Fortunately a SIPP allows you to keep control while still getting the tax benefits. For those of us in the current 54% tax band but who can avoid the new 64%/74% bands, it remains transparent and simple.

Taxes will have to go up. Way up.

Taxes already have gone up a lot on account of existing pensioners. More to come, even as the pension package gets less generous.

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My parents are better-off in retirement than they were when working. State pension (with its generous benefits package of travel, NHS, various misc. payments) is ample when you're not paying mortgage or rent.

Fortunately a SIPP allows you to keep control while still getting the tax benefits. For those of us in the current 54% tax band but who can avoid the new 64%/74% bands, it remains transparent and simple.

Taxes already have gone up a lot on account of existing pensioners. More to come, even as the pension package gets less generous.

I agree with all of what you say, although the article is generalizing about the generation(s) following the boomers.

A deficit is a deficit, and one can not argue with the mathematical truths inherit in demographics.

Governments can and do move the goalposts.

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Apart from removing the 40% tax relief, the main threat I see to all pensioners is the government penalising them for having saved for their retirement and introducing some mechanism or redistributing their savings to those who couldn't be arsed.

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Apart from removing the 40% tax relief, the main threat I see to all pensioners is the government penalising them for having saved for their retirement and introducing some mechanism or redistributing their savings to those who couldn't be arsed.

This is where all the means testing crap will come in.

We will all no doubt be tested when we hit retirement age and anyone with more than 20p in the bank will become ineligible for any state benefits. Again the feckless will be rewarded at the expense of the sensible.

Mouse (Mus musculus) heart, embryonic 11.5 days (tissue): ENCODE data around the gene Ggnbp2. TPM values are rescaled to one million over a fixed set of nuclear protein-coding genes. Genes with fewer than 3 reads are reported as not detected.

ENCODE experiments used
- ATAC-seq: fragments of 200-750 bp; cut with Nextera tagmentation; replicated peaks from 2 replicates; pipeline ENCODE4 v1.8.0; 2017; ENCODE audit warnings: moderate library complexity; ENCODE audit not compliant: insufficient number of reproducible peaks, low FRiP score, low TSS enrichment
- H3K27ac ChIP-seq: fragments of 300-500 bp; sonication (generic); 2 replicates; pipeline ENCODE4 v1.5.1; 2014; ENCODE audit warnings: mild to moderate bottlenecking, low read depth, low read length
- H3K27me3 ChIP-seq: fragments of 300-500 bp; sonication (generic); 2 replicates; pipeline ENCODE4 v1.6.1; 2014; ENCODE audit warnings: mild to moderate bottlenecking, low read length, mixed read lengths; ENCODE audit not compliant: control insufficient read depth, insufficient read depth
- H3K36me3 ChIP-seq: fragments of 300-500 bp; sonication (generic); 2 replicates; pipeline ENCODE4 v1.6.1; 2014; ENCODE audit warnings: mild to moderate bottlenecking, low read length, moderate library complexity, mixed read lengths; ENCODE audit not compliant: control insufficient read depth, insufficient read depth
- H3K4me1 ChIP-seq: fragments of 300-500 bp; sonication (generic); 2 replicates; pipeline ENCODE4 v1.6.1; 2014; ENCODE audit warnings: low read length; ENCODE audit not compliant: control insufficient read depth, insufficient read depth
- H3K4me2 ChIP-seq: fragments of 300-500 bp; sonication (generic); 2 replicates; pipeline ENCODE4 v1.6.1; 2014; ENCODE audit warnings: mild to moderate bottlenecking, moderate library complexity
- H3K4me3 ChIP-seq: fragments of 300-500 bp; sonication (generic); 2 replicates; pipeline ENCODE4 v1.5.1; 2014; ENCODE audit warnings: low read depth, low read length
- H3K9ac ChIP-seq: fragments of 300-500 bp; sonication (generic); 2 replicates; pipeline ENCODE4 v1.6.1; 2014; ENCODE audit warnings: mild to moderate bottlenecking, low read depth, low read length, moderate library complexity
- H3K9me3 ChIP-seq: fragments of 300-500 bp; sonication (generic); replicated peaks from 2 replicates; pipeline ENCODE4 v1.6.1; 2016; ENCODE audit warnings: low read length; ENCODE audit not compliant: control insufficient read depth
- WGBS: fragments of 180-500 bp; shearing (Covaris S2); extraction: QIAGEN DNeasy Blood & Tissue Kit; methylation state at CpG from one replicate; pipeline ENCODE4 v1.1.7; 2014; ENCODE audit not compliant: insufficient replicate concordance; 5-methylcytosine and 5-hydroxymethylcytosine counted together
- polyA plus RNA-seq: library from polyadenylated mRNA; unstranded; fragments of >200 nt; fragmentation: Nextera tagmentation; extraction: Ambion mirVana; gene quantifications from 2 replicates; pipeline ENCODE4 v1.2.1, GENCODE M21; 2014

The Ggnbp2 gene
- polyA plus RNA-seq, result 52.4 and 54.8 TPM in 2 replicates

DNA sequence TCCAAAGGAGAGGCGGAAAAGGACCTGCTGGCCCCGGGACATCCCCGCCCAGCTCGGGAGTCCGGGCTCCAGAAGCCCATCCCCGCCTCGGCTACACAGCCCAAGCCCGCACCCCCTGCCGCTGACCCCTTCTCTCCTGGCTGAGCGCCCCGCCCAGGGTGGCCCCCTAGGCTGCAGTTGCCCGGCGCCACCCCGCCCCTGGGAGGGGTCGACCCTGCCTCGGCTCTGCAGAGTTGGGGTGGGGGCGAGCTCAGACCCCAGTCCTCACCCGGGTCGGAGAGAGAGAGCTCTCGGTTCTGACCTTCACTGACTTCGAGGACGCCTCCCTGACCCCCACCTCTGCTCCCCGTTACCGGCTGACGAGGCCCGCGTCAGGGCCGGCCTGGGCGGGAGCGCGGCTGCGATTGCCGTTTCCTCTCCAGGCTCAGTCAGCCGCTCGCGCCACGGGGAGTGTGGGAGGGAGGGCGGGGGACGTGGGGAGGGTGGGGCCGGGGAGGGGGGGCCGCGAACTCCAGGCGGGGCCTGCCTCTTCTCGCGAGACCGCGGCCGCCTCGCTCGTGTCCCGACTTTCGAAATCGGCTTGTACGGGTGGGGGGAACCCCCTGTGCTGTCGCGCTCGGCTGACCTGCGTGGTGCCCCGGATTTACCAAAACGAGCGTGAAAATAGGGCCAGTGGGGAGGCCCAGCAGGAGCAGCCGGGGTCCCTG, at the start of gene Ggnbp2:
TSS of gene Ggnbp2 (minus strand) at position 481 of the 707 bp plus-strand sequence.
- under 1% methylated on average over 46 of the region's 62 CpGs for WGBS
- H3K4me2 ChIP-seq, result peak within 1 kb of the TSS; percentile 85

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This is where all the means testing crap will come in.

We will all no doubt be tested when we hit retirement age and anyone with more than 20p in the bank will become ineligible for any state benefits. Again the feckless will be rewarded at the expense of the sensible.

It isn't worth means testing; that costs money to do, probably more than would be saved.

Easier to get the red pen out.

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its funny they want you to save and they want you to spend.

They want you to save so they can spend it and then they want you to get in debt so you can spend. Simples.

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the main threat I see to all pensioners is the government penalising them for having saved for their retirement and introducing some mechanism or redistributing their savings to those who couldn't be arsed.

Which is why for now I won't be saving for a pension. Better spending or hiding it away than get penalised for prudence. Or alternatively pay upfront for a trip to Switzerland at 65.

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Well, yes.

As far as I can see, old people just waste their money on useless rubbish.